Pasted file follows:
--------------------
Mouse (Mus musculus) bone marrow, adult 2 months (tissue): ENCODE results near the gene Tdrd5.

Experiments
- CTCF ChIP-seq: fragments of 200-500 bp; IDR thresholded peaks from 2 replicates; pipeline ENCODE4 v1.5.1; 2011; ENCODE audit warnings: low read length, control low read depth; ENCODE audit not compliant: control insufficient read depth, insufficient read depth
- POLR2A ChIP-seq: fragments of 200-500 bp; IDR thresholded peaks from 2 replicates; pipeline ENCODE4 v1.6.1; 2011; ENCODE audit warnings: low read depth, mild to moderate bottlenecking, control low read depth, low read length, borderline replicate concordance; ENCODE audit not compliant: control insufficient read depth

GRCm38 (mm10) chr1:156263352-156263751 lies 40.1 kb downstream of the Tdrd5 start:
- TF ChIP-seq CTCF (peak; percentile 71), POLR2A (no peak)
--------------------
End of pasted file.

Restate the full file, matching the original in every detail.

Mouse (Mus musculus) bone marrow, adult 2 months (tissue): ENCODE results near the gene Tdrd5.

Experiments
- CTCF ChIP-seq: fragments of 200-500 bp; IDR thresholded peaks from 2 replicates; pipeline ENCODE4 v1.5.1; 2011; ENCODE audit warnings: low read length, control low read depth; ENCODE audit not compliant: control insufficient read depth, insufficient read depth
- POLR2A ChIP-seq: fragments of 200-500 bp; IDR thresholded peaks from 2 replicates; pipeline ENCODE4 v1.6.1; 2011; ENCODE audit warnings: low read depth, mild to moderate bottlenecking, control low read depth, low read length, borderline replicate concordance; ENCODE audit not compliant: control insufficient read depth

GRCm38 (mm10) chr1:156263352-156263751 lies 40.1 kb downstream of the Tdrd5 start:
- TF ChIP-seq CTCF (peak; percentile 71), POLR2A (no peak)